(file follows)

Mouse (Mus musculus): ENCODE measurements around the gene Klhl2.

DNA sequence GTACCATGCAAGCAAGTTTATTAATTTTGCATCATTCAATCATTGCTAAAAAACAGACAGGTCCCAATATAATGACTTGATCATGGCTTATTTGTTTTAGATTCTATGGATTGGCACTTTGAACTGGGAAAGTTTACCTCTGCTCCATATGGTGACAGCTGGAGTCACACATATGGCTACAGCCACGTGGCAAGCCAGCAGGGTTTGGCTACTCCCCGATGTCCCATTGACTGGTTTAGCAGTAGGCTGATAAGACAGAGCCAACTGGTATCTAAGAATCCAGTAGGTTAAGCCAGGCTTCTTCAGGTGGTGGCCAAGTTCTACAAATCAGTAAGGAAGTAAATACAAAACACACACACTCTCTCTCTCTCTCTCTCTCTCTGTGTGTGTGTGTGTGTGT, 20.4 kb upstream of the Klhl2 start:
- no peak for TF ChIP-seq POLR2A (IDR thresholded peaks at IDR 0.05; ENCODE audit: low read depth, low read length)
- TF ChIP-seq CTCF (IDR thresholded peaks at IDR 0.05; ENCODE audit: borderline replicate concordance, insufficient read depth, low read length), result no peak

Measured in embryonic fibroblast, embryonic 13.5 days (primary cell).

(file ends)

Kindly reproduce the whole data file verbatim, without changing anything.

Mouse (Mus musculus): ENCODE measurements around the gene Klhl2.

DNA sequence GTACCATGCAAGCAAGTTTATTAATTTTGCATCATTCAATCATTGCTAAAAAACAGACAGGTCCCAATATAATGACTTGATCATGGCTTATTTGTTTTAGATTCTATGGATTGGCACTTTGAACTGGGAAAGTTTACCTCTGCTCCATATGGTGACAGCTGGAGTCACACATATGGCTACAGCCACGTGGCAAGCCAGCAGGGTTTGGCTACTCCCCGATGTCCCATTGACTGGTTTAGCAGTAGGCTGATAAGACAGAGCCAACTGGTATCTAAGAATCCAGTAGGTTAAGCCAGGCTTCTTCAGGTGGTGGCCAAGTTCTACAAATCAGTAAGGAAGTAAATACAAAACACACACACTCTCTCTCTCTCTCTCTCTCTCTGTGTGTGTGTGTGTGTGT, 20.4 kb upstream of the Klhl2 start:
- no peak for TF ChIP-seq POLR2A (IDR thresholded peaks at IDR 0.05; ENCODE audit: low read depth, low read length)
- TF ChIP-seq CTCF (IDR thresholded peaks at IDR 0.05; ENCODE audit: borderline replicate concordance, insufficient read depth, low read length), result no peak

Measured in embryonic fibroblast, embryonic 13.5 days (primary cell).